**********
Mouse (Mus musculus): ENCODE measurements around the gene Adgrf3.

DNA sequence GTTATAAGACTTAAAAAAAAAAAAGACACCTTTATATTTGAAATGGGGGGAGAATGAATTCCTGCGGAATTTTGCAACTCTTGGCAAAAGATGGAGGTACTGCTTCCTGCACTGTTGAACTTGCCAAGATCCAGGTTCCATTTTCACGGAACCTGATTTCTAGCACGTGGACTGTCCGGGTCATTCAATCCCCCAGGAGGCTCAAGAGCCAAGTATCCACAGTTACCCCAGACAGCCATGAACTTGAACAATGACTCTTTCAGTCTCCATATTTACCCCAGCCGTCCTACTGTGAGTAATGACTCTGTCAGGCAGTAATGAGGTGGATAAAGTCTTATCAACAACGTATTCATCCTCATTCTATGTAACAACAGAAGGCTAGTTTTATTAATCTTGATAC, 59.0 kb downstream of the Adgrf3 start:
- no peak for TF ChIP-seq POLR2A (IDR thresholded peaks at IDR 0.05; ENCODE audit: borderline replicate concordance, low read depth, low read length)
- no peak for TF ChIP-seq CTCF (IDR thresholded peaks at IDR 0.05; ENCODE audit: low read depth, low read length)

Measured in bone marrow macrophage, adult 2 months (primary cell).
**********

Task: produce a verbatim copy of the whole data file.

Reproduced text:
Mouse (Mus musculus): ENCODE measurements around the gene Adgrf3.

DNA sequence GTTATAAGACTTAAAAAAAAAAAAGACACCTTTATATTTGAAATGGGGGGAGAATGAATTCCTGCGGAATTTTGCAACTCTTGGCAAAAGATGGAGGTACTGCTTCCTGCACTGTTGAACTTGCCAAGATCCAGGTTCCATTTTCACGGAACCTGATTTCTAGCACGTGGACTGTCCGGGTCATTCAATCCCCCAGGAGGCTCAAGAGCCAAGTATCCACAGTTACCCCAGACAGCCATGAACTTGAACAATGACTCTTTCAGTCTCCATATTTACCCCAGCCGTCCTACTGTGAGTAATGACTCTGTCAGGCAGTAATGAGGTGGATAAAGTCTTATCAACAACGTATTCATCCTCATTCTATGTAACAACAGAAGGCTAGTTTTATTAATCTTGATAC, 59.0 kb downstream of the Adgrf3 start:
- no peak for TF ChIP-seq POLR2A (IDR thresholded peaks at IDR 0.05; ENCODE audit: borderline replicate concordance, low read depth, low read length)
- no peak for TF ChIP-seq CTCF (IDR thresholded peaks at IDR 0.05; ENCODE audit: low read depth, low read length)

Measured in bone marrow macrophage, adult 2 months (primary cell).